“Runners rarely see themselves as people who cut corners, but when they have a coach to report back to they may suddenly find themselves not cutting corners that they have cut unconsciously before! Without the motivating force of a coach watching over their shoulders, most runners would probably admit that they would have rather stayed in bed when the weather was bad, or replaced a tough interval session with an easy run, but knew that they would feel guilty for not doing the training and would feel like they were letting the coach down”.
And what do you have in mind when you say ‘adapt as needed’?
“A coach is objective and able to see things that the runner may not notice themselves. A runner may continue to make the same mistakes out of habit until the coach points out where they are going wrong. With a good feedback system between runner and coach, the coach is able to recognise patterns in an runner’s response to various training stimuli, allowing adaptations to be made to their training schedule. Running doesn’t occur in a vacuum. Not every session or race will go precisely as planned. Work, family, illness, the weather, social life – these can also be factors that force you to adapt a runner’s schedule”.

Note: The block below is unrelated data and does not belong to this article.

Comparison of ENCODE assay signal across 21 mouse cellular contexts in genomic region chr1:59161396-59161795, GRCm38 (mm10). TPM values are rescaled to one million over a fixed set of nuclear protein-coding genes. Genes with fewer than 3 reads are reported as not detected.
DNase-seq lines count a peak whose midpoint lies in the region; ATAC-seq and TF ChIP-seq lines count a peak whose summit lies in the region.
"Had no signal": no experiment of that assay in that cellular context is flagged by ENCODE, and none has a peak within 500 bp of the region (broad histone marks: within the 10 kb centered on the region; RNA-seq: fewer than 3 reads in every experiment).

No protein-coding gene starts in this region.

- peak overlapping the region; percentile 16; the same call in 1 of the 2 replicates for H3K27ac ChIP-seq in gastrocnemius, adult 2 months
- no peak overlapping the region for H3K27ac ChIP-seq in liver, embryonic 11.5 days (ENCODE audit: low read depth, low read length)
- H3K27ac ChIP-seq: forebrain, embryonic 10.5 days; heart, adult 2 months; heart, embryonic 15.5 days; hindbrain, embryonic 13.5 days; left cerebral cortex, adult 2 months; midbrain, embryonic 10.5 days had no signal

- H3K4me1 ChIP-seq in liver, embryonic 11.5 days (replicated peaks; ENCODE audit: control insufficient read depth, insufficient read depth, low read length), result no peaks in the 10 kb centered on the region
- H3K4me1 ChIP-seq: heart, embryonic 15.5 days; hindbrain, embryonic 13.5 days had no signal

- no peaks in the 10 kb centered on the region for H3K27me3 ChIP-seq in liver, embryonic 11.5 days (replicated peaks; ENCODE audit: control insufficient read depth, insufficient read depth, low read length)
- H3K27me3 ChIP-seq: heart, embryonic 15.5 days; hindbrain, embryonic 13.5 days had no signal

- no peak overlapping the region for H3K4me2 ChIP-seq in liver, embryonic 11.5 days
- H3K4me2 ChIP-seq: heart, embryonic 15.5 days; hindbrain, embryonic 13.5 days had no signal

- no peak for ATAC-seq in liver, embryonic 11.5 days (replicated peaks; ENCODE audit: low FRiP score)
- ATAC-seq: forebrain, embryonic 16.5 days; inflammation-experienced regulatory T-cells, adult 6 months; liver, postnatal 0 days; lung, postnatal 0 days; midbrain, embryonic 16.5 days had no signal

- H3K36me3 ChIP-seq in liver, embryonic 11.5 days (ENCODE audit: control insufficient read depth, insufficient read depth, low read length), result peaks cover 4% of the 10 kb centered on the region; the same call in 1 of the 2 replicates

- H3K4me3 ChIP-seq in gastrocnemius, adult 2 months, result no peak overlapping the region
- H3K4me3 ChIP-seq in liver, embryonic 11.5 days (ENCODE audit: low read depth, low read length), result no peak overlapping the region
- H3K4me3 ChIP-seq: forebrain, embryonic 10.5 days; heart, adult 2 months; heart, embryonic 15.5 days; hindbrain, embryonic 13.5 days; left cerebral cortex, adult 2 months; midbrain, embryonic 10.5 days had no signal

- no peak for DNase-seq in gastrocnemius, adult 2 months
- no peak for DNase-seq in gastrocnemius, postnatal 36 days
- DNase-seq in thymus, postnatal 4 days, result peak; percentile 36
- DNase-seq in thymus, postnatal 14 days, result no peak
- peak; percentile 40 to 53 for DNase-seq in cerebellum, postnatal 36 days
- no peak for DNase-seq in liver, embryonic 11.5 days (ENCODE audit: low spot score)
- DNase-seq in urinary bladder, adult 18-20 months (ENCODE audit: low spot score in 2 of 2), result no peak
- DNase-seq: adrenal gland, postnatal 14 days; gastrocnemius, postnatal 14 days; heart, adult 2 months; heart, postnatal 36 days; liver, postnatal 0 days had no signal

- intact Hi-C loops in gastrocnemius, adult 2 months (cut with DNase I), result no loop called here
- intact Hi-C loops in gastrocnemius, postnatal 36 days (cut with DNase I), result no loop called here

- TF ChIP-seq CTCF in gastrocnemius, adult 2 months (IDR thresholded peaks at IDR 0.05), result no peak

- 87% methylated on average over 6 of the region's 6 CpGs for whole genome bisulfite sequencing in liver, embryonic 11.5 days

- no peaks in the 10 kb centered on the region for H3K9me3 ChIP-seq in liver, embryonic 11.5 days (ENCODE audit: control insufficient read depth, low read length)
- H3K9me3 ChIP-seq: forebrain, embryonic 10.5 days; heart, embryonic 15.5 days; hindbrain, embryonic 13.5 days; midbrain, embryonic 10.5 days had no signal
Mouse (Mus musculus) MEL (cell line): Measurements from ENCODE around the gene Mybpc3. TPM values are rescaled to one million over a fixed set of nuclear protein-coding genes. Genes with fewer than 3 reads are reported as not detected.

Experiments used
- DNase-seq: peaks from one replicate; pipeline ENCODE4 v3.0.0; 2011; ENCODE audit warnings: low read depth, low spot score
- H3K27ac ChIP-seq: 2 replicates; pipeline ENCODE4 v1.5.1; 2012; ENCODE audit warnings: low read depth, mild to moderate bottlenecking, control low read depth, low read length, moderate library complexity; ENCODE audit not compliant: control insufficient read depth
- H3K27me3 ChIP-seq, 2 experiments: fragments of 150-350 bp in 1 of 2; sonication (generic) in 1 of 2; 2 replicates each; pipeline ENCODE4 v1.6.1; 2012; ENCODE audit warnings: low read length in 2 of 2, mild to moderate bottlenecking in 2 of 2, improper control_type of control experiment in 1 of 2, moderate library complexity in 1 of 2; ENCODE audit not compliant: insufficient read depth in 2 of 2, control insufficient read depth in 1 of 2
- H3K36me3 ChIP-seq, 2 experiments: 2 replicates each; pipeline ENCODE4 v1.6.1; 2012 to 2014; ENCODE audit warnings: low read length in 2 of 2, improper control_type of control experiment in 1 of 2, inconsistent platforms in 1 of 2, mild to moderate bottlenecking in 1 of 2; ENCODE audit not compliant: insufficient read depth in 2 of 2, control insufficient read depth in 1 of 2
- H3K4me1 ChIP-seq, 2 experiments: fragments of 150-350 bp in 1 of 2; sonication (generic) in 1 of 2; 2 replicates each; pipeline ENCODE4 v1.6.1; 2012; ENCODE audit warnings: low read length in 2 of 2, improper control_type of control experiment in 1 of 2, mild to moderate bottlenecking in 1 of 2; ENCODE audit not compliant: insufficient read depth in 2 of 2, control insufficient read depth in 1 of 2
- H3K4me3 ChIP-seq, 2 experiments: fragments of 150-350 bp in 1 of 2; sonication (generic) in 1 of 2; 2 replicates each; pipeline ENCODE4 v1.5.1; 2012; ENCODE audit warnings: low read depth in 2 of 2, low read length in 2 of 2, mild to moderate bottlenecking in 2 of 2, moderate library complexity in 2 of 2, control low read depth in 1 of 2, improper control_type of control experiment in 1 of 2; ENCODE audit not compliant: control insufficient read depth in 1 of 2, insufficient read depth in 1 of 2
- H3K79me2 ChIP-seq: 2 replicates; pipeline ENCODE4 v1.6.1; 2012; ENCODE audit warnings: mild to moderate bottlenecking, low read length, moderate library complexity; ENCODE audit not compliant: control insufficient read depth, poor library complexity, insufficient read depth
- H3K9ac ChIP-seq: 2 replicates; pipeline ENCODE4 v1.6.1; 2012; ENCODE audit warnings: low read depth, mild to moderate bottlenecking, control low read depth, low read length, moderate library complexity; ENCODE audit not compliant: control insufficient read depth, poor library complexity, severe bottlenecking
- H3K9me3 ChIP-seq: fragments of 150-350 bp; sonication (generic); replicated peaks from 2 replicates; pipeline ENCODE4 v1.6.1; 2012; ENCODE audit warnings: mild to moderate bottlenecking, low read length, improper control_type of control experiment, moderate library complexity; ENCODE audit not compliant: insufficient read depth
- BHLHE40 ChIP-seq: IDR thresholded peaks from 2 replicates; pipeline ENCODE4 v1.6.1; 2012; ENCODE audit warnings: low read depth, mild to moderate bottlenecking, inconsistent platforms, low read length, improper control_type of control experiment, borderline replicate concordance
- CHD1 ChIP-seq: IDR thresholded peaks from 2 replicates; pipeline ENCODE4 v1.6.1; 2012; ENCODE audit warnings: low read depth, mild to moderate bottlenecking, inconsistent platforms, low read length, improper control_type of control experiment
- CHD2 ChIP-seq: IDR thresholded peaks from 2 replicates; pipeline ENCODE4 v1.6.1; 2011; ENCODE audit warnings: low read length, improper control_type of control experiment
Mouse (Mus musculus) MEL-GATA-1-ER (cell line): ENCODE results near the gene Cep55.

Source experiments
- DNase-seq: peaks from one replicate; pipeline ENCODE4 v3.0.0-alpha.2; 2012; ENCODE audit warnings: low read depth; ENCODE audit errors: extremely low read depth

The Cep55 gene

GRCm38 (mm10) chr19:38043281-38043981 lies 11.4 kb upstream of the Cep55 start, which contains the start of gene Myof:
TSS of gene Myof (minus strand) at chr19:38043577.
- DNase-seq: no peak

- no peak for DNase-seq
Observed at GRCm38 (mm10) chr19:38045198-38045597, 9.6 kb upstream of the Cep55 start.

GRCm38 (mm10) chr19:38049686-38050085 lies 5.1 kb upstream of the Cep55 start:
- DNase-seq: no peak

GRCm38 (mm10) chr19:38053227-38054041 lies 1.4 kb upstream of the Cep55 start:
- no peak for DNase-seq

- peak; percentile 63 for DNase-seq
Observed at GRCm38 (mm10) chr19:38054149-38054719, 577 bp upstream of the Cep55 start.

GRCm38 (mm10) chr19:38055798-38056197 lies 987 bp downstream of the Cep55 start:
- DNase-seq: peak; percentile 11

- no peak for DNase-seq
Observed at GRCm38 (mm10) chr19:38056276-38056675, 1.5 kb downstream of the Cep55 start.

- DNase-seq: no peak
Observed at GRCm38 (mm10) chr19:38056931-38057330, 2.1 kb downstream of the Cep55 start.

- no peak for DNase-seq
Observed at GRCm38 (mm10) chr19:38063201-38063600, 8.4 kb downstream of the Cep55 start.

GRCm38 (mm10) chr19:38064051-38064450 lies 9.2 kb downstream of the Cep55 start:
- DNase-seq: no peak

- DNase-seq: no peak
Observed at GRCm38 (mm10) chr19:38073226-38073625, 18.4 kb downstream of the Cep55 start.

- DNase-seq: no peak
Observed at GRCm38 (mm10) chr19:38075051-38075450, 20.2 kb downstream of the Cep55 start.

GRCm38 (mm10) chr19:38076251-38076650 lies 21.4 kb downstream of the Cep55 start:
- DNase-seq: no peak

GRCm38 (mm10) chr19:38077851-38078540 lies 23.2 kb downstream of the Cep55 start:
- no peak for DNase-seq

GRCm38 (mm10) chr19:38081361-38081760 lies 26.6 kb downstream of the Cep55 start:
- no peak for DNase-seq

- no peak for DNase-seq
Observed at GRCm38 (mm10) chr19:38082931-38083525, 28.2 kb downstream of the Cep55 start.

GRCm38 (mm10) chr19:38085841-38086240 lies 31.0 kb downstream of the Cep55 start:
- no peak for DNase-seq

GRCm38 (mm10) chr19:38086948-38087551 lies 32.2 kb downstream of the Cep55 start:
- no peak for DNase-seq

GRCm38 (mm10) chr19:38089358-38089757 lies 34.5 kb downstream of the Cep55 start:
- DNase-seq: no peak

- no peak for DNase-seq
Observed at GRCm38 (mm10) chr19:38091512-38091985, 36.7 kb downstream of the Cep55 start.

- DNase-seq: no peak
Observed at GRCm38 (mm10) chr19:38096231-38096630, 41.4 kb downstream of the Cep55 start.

“Simply put, the coach takes all of the guess-work out of training – takes the burden of planning and interpreting training off the runner’s shoulders. A coach will figure out where, when, and why you’re running a particular distance at a particular pace. A coach will determine when exactly to do your 20-mile runs in your marathon schedule, or when to introduce hill reps into your cross-country training”.